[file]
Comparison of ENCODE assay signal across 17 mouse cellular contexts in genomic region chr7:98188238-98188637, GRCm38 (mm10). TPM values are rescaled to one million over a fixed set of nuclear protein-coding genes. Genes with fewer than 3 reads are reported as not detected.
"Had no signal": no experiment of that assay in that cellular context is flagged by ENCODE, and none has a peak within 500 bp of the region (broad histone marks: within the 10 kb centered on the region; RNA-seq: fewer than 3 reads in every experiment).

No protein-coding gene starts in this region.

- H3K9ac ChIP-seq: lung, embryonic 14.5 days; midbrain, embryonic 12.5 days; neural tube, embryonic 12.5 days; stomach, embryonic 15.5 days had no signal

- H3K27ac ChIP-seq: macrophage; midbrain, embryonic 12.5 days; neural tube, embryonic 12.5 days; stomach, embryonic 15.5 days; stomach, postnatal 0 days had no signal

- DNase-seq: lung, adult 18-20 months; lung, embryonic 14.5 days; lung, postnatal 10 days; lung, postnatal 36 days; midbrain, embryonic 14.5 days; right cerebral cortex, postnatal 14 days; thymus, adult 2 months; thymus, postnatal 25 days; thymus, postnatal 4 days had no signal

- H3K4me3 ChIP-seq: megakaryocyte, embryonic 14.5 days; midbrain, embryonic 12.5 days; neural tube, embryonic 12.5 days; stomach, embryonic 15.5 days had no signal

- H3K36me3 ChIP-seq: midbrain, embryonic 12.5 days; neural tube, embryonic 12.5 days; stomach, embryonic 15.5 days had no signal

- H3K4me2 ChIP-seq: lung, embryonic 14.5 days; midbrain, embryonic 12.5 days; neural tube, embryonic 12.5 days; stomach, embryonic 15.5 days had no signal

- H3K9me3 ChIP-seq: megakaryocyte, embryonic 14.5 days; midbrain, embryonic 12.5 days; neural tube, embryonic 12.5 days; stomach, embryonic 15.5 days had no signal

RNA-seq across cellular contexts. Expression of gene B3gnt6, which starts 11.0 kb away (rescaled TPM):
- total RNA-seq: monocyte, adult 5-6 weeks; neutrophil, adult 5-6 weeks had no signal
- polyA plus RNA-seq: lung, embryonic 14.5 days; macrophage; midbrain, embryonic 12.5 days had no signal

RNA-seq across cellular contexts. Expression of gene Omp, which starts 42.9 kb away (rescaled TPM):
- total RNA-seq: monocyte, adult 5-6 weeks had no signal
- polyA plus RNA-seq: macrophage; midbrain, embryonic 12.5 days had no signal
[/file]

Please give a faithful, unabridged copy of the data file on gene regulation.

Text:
Comparison of ENCODE assay signal across 17 mouse cellular contexts in genomic region chr7:98188238-98188637, GRCm38 (mm10). TPM values are rescaled to one million over a fixed set of nuclear protein-coding genes. Genes with fewer than 3 reads are reported as not detected.
"Had no signal": no experiment of that assay in that cellular context is flagged by ENCODE, and none has a peak within 500 bp of the region (broad histone marks: within the 10 kb centered on the region; RNA-seq: fewer than 3 reads in every experiment).

No protein-coding gene starts in this region.

- H3K9ac ChIP-seq: lung, embryonic 14.5 days; midbrain, embryonic 12.5 days; neural tube, embryonic 12.5 days; stomach, embryonic 15.5 days had no signal

- H3K27ac ChIP-seq: macrophage; midbrain, embryonic 12.5 days; neural tube, embryonic 12.5 days; stomach, embryonic 15.5 days; stomach, postnatal 0 days had no signal

- DNase-seq: lung, adult 18-20 months; lung, embryonic 14.5 days; lung, postnatal 10 days; lung, postnatal 36 days; midbrain, embryonic 14.5 days; right cerebral cortex, postnatal 14 days; thymus, adult 2 months; thymus, postnatal 25 days; thymus, postnatal 4 days had no signal

- H3K4me3 ChIP-seq: megakaryocyte, embryonic 14.5 days; midbrain, embryonic 12.5 days; neural tube, embryonic 12.5 days; stomach, embryonic 15.5 days had no signal

- H3K36me3 ChIP-seq: midbrain, embryonic 12.5 days; neural tube, embryonic 12.5 days; stomach, embryonic 15.5 days had no signal

- H3K4me2 ChIP-seq: lung, embryonic 14.5 days; midbrain, embryonic 12.5 days; neural tube, embryonic 12.5 days; stomach, embryonic 15.5 days had no signal

- H3K9me3 ChIP-seq: megakaryocyte, embryonic 14.5 days; midbrain, embryonic 12.5 days; neural tube, embryonic 12.5 days; stomach, embryonic 15.5 days had no signal

RNA-seq across cellular contexts. Expression of gene B3gnt6, which starts 11.0 kb away (rescaled TPM):
- total RNA-seq: monocyte, adult 5-6 weeks; neutrophil, adult 5-6 weeks had no signal
- polyA plus RNA-seq: lung, embryonic 14.5 days; macrophage; midbrain, embryonic 12.5 days had no signal

RNA-seq across cellular contexts. Expression of gene Omp, which starts 42.9 kb away (rescaled TPM):
- total RNA-seq: monocyte, adult 5-6 weeks had no signal
- polyA plus RNA-seq: macrophage; midbrain, embryonic 12.5 days had no signal